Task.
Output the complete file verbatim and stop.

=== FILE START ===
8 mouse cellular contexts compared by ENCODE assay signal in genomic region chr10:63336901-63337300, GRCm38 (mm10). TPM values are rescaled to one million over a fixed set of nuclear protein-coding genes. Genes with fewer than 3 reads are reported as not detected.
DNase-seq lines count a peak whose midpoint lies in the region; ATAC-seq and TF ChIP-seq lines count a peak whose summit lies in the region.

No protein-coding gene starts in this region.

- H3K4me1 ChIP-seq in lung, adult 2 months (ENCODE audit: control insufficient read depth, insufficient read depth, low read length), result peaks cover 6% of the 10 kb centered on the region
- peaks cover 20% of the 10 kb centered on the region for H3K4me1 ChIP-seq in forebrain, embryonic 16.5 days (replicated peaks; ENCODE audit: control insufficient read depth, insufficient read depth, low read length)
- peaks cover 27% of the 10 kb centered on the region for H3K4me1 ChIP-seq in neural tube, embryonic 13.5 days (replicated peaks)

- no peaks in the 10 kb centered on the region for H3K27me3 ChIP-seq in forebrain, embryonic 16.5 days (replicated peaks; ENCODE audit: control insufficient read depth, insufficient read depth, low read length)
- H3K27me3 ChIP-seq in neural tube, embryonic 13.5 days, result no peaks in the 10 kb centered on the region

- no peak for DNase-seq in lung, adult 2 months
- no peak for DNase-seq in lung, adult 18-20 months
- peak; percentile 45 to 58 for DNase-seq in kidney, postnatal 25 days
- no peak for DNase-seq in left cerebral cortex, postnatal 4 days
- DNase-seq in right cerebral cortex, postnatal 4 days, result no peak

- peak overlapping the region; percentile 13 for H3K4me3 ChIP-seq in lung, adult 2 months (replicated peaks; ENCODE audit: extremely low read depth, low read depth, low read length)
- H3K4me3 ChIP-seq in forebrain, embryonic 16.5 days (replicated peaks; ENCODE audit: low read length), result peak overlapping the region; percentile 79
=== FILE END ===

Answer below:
8 mouse cellular contexts compared by ENCODE assay signal in genomic region chr10:63336901-63337300, GRCm38 (mm10). TPM values are rescaled to one million over a fixed set of nuclear protein-coding genes. Genes with fewer than 3 reads are reported as not detected.
DNase-seq lines count a peak whose midpoint lies in the region; ATAC-seq and TF ChIP-seq lines count a peak whose summit lies in the region.

No protein-coding gene starts in this region.

- H3K4me1 ChIP-seq in lung, adult 2 months (ENCODE audit: control insufficient read depth, insufficient read depth, low read length), result peaks cover 6% of the 10 kb centered on the region
- peaks cover 20% of the 10 kb centered on the region for H3K4me1 ChIP-seq in forebrain, embryonic 16.5 days (replicated peaks; ENCODE audit: control insufficient read depth, insufficient read depth, low read length)
- peaks cover 27% of the 10 kb centered on the region for H3K4me1 ChIP-seq in neural tube, embryonic 13.5 days (replicated peaks)

- no peaks in the 10 kb centered on the region for H3K27me3 ChIP-seq in forebrain, embryonic 16.5 days (replicated peaks; ENCODE audit: control insufficient read depth, insufficient read depth, low read length)
- H3K27me3 ChIP-seq in neural tube, embryonic 13.5 days, result no peaks in the 10 kb centered on the region

- no peak for DNase-seq in lung, adult 2 months
- no peak for DNase-seq in lung, adult 18-20 months
- peak; percentile 45 to 58 for DNase-seq in kidney, postnatal 25 days
- no peak for DNase-seq in left cerebral cortex, postnatal 4 days
- DNase-seq in right cerebral cortex, postnatal 4 days, result no peak

- peak overlapping the region; percentile 13 for H3K4me3 ChIP-seq in lung, adult 2 months (replicated peaks; ENCODE audit: extremely low read depth, low read depth, low read length)
- H3K4me3 ChIP-seq in forebrain, embryonic 16.5 days (replicated peaks; ENCODE audit: low read length), result peak overlapping the region; percentile 79